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Images In Medicine
doi: 10.4103/0970-258X.258234
PMID: 31134939

Paraneoplastic palmar fasciitis

Vivek Arya, Mohammad Ali, Ashish Sharma
 Department of Medicine, PGIMER, Dr R.M.L. Hospital, New Delhi, India

Corresponding Author:
Vivek Arya
Department of Medicine, PGIMER, Dr R.M.L. Hospital, New Delhi
How to cite this article:
Arya V, Ali M, Sharma A. Paraneoplastic palmar fasciitis. Natl Med J India 2018;31:251
Copyright: (C)2018 The National Medical Journal of India

A 50-year-old woman presented to our rheumatology clinic with a history of inability to extend her fingers for the past 7 months. Initially, she noticed stiffness and tightening of the fingers in her left hand which gradually grew worse till she could no longer extend her fingers. For the past 2 months, similar symptoms appeared in her right hand. There was no history of puffiness of the hands, Raynaud phenomenon or joint pain. Examination revealed fixed flexion deformities of the fingers with thickening of the palmar fascia and deepening of the palmar creases—the ‘groove sign’ [Figure - 1]. Radiographs of the hands were normal. Two years earlier, the patient had been diagnosed to have infiltrating ductal carcinoma of the left breast with metastatic deposits in the lumbar vertebrae. She was receiving palliative chemotherapy, but her local disease remained non-responsive.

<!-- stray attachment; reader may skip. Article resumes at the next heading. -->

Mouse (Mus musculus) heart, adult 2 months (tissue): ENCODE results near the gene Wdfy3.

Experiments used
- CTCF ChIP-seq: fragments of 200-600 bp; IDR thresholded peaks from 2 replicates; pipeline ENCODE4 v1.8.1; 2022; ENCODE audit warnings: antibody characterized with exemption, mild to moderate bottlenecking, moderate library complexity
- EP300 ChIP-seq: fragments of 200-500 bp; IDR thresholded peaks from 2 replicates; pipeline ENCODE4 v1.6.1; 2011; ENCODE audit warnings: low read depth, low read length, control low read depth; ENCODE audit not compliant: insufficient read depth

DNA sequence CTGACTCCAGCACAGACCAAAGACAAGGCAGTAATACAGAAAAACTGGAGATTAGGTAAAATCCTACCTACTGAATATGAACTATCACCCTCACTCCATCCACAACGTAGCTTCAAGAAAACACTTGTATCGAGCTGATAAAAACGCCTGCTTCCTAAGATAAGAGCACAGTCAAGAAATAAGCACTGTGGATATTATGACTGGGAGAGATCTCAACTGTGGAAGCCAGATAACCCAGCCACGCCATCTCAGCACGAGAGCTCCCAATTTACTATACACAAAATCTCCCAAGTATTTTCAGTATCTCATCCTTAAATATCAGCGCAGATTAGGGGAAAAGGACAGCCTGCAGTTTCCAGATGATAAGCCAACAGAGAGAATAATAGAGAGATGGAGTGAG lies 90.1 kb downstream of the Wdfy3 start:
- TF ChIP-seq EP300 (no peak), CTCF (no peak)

Figure 1: Picture of the patient’s hands showing fixed flexion deformities of the fingers due to palmar fasciitis

Palmar fasciitis is a rare paraneoplastic manifestation most often associated with ovarian carcinoma.[1] A few cases have also been reported in association with carcinoma breast.[2] Differential diagnoses of this disorder include scleroderma, Dupuytren contracture and complex regional pain syndrome. There is no effective therapy; in some patients, partial or rarely total resolution has been reported following cure of the underlying malignancy.

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